Cutting against this interpretation, however, is the preamble to the final hedging regulations (T.D. 8554), which states that:
[When issuing the proposed regulations, the IRS] invited comments on the appropriate accounting for anticipatory hedges where the anticipated transaction is not consummated. Most commentators suggested that gains or losses be taken into account when realized. Others suggested that any gain or loss realized on the hedging transaction be taken into account at the same time it would have been taken into account if the anticipated transaction had been consummated and the timing of the gain or loss on the hedge had been matched with the timing of the gain or loss on the hedged item. Still others suggested an arbitrary spread period.
The first suggestion was adopted. The regulations provide that, if an anticipated transaction is not consummated, any income, deduction, gain, or loss on the hedging transaction is taken into account when realized.
Clearly, Treasury and the IRS contemplated alternative timing methods of accounting for unfulfilled anticipatory hedges but settled on the realization rule. Indeed, alternative methods are contemplated in Regs. Sec. 1.446-4(e) itself. Regs. Sec. 1.446-4(e)(6), for example, refers to "realized" and "mark . . . to market" as separate methods of accounting that might clearly reflect income for certain hedging transactions; there is no indication that realization was intended to include a deemed mark-to-market event (quite the contrary).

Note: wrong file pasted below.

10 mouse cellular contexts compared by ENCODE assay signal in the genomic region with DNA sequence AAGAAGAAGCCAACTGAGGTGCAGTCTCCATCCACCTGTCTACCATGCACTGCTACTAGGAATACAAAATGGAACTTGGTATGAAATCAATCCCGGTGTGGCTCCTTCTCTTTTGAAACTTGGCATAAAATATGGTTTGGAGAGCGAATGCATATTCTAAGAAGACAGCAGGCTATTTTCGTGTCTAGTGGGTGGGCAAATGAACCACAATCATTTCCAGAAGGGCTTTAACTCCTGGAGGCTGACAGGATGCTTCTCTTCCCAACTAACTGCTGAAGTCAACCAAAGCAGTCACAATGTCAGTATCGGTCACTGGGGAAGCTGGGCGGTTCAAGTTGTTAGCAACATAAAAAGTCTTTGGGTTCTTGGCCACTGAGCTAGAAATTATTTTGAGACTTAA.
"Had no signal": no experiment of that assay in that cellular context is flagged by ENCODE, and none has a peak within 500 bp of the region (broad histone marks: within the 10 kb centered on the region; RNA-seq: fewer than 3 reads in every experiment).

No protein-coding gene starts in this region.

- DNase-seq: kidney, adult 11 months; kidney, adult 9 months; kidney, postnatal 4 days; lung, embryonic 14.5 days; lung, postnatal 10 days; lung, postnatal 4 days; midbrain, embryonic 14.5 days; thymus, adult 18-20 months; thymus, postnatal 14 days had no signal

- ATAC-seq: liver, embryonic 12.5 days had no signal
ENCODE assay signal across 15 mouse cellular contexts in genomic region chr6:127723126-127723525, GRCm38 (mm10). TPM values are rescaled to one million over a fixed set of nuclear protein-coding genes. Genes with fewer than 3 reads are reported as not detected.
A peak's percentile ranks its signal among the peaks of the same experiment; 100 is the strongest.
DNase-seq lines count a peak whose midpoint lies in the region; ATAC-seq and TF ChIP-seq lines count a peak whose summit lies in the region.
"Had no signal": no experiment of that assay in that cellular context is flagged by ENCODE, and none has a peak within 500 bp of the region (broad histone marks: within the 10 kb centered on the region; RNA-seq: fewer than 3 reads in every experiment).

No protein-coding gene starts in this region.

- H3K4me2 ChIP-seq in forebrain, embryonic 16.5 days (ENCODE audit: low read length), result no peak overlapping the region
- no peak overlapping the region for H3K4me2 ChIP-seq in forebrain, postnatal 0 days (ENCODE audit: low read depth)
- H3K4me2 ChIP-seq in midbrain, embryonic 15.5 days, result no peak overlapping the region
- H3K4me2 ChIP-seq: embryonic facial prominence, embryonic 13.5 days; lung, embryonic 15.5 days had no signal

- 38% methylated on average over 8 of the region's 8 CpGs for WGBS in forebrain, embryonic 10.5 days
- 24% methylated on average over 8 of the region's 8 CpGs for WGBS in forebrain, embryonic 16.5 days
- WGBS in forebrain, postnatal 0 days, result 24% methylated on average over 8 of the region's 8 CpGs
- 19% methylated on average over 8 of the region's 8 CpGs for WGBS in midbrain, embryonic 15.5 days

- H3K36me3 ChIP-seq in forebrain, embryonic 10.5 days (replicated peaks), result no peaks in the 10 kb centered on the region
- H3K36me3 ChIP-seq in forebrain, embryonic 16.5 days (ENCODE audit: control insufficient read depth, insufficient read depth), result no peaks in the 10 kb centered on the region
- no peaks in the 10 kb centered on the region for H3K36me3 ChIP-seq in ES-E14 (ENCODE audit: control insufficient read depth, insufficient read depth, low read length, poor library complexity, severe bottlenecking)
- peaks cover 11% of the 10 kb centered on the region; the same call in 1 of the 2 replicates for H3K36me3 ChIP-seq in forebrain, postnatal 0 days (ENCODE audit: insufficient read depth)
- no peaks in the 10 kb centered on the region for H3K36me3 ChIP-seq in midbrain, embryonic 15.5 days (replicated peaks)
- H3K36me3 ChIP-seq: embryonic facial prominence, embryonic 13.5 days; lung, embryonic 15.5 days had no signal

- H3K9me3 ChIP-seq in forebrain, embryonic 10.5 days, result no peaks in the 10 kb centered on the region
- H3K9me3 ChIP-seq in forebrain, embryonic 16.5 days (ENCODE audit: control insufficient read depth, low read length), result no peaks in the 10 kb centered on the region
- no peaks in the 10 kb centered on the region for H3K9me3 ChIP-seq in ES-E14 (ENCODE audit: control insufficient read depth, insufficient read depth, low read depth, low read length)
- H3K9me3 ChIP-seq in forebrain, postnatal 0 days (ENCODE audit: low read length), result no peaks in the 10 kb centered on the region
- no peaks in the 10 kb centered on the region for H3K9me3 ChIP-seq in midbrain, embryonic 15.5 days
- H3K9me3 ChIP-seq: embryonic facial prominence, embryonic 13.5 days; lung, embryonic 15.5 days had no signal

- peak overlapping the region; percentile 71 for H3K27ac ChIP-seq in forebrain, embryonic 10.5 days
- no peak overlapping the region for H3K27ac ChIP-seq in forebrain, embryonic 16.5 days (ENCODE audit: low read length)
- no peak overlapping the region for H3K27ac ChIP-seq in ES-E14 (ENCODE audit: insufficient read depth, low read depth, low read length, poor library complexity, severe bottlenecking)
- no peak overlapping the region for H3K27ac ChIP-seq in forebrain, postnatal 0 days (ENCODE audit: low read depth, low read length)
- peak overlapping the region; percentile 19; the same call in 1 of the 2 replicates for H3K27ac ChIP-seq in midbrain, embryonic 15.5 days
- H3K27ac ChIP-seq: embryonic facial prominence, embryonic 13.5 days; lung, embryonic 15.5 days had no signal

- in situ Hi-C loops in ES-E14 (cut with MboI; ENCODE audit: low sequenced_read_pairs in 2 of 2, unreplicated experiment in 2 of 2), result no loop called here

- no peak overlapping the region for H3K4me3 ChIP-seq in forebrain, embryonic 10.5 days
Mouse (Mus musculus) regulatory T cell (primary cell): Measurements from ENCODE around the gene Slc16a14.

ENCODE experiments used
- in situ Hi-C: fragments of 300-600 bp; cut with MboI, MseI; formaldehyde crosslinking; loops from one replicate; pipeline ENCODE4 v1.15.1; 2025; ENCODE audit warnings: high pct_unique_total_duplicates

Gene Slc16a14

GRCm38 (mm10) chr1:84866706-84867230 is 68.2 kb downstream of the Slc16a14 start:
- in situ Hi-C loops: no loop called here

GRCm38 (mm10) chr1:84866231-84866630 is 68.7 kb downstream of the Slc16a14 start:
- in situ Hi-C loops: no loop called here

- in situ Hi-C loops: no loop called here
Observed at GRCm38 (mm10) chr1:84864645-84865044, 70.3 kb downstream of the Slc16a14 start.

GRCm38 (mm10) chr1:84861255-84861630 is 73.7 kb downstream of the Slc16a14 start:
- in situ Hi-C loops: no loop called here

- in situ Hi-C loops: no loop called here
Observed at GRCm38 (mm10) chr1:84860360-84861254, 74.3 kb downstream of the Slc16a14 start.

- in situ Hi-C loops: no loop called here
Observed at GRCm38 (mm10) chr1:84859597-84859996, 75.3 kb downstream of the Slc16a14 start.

Nevertheless, the tension between the pervasive clear-reflection standard and a literal reading of Regs. Sec. 1.446-4(e)(8) requiring gain or loss to be realized remains an area in the hedge timing rules that Treasury and the IRS would do well to address. In the meantime, it seems that taxpayers may be able to argue each alternative interpretation, depending on their facts. A related issue concerns the character of any gain or loss, but that discussion is for another article.
Mary Van Leuven, J.D., LL.M., is a director, Washington National Tax, at KPMG LLP in Washington, D.C.
For additional information about these items, contact Ms. Van Leuven at 202-533-4750 or email@example.com.
Unless otherwise noted, contributors are members of or associated with KPMG LLP.
These articles represent the views of the author(s) only, and do not necessarily represent the views or professional advice of KPMG LLP. The information contained herein is of a general nature and based on authorities that are subject to change. Applicability of the information to specific situations should be determined through consultation with your tax adviser.